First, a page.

# Deep Water Waves: Definition & Speed Calculation

Instructor: Yuanxin (Amy) Yang Alcocer

Amy has a master's degree in secondary education and has taught math at a public charter high school.

In this lesson, you will see how the wavelength of a particular wave impacts the wave's speed in deep waters. You will also learn why this calculation only works for deep water waves.

## Deep Water Waves

Surfers know waves. They wait for the perfect wave to come to shore and then they're off. But just how fast do these waves travel? Just think, a wave might have traveled across the whole ocean before coming to shore. In an idealized ocean, how fast this wave travels across the ocean's waters can be easily calculated with a simple formula. This simple calculation does give you a good estimate of its actual speed. In the real world, though, this actual speed is different from the idealized speed because there are other factors that play a role, such as weather and animals getting in the way.

Mathematically, deep water waves are defined as those occurring in ocean depths greater than twice the wavelength of the wave. For example, if the wavelength of a particular wave is 10 meters, then the wave is considered a deep water wave if the depth of the ocean is greater than 5 meters where the wave is occurring.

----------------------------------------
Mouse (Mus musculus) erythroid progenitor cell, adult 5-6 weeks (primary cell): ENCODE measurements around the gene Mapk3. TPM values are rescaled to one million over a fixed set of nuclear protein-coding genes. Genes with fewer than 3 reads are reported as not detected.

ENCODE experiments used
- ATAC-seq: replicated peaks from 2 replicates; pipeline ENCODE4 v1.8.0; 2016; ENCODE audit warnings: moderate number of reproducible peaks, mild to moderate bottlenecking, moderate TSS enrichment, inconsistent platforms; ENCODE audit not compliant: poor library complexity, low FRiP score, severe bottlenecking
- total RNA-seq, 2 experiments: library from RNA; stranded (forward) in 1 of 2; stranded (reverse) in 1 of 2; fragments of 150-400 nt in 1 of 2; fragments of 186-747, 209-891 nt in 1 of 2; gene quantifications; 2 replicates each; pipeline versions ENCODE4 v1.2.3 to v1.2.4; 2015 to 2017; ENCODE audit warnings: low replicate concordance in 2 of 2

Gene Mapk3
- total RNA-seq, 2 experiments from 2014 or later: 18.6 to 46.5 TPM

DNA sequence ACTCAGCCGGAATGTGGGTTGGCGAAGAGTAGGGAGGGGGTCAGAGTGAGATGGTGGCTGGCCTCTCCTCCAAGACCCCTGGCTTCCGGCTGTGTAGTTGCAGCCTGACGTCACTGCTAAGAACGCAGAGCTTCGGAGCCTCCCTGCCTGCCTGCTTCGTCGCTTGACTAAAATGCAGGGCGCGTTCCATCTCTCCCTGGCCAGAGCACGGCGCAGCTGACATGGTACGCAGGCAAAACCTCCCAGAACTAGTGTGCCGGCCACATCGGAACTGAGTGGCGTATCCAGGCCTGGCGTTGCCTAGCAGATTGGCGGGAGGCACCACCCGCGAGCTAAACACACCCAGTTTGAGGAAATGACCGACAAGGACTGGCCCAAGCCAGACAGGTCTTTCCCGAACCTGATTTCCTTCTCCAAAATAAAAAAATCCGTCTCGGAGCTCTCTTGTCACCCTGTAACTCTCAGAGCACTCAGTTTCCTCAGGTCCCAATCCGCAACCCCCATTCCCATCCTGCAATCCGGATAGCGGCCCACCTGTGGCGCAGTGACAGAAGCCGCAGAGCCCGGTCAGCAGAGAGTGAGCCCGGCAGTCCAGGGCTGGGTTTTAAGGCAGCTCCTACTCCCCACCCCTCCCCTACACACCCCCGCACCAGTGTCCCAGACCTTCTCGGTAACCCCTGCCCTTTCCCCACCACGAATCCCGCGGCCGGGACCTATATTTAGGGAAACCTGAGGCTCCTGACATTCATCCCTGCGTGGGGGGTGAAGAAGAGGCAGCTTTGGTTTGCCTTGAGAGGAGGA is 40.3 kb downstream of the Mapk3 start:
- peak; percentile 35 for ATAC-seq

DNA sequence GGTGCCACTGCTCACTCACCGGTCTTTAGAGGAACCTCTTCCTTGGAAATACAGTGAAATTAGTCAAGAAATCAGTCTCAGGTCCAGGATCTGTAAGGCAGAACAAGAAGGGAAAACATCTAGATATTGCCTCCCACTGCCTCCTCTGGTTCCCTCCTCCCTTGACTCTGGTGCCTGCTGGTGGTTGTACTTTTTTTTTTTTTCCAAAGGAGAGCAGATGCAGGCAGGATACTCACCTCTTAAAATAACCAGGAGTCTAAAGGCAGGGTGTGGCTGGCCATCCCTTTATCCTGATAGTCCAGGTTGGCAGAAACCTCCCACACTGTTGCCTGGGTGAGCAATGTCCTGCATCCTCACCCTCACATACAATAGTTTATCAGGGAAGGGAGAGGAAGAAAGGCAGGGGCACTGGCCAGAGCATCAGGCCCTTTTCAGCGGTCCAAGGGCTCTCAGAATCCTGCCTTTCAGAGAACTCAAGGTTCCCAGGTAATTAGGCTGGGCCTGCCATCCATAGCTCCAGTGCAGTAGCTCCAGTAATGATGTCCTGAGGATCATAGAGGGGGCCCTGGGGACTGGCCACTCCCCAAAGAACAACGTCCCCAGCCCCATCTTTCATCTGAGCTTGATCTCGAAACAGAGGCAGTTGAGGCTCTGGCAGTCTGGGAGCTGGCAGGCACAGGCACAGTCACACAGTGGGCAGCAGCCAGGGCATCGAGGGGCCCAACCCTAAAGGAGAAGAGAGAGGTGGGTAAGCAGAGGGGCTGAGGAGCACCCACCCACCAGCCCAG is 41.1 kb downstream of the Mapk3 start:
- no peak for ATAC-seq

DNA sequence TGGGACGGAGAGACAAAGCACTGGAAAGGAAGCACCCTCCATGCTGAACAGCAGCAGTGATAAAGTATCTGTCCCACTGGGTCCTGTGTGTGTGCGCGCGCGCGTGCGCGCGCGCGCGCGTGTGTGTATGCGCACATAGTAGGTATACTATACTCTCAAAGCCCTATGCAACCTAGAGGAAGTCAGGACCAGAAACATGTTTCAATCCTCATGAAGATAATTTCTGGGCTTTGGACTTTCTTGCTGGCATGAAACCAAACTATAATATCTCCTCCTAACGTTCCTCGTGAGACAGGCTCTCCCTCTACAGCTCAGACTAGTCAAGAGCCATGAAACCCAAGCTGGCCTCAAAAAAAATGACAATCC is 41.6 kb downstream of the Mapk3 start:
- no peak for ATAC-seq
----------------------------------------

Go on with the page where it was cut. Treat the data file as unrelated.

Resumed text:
## Speed Calculation

In an idealized ocean with no other effects on the wave, the wave's speed in deep water can be calculated with this formula.

This is a limiting case of the formula for traveling waves at all depths.

At depths greater than half the wavelength, the hyperbolic tangent function approaches 1 and you get the aforementioned formula for the wave speed in deep waters. To use this formula, all you need to do is plug in the acceleration of gravity, g, along with the wavelength of the wave and then you'll have your wave speed, v.

## Wavelength and Wave Speed Relationship

As you can see, the wave's speed is related to its wavelength. Longer wavelengths have higher wave speeds. Waves with shorter wavelengths travel at a slower speed. Since the acceleration of gravity is treated as a constant, you can find the relationship between the wavelength of a wave and the speed by plugging it into the formula and evaluating that along with the 2 pi. You get this.

So the wave speed is approximately 1.249 times the square root of the wavelength. Reversing it, you can say that the wavelength is approximately the square of the wave speed divided by 1.249. This is for units of meters and seconds.

On the other hand, if you know or also know the period, T, of the wavelength, you can use this formula to calculate the wave speed.

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